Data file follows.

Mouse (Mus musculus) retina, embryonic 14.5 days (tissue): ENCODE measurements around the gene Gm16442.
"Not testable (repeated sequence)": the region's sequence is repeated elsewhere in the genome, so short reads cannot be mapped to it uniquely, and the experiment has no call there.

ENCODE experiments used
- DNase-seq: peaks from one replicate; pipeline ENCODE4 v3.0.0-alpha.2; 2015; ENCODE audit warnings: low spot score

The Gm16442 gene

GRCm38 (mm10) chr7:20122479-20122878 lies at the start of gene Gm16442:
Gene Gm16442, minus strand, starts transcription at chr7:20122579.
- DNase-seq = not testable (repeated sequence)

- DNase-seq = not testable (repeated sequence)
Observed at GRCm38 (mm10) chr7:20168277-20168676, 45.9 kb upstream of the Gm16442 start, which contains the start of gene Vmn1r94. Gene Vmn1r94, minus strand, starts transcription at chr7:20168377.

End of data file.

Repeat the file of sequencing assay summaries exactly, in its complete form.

Mouse (Mus musculus) retina, embryonic 14.5 days (tissue): ENCODE measurements around the gene Gm16442.
"Not testable (repeated sequence)": the region's sequence is repeated elsewhere in the genome, so short reads cannot be mapped to it uniquely, and the experiment has no call there.

ENCODE experiments used
- DNase-seq: peaks from one replicate; pipeline ENCODE4 v3.0.0-alpha.2; 2015; ENCODE audit warnings: low spot score

The Gm16442 gene

GRCm38 (mm10) chr7:20122479-20122878 lies at the start of gene Gm16442:
Gene Gm16442, minus strand, starts transcription at chr7:20122579.
- DNase-seq = not testable (repeated sequence)

- DNase-seq = not testable (repeated sequence)
Observed at GRCm38 (mm10) chr7:20168277-20168676, 45.9 kb upstream of the Gm16442 start, which contains the start of gene Vmn1r94. Gene Vmn1r94, minus strand, starts transcription at chr7:20168377.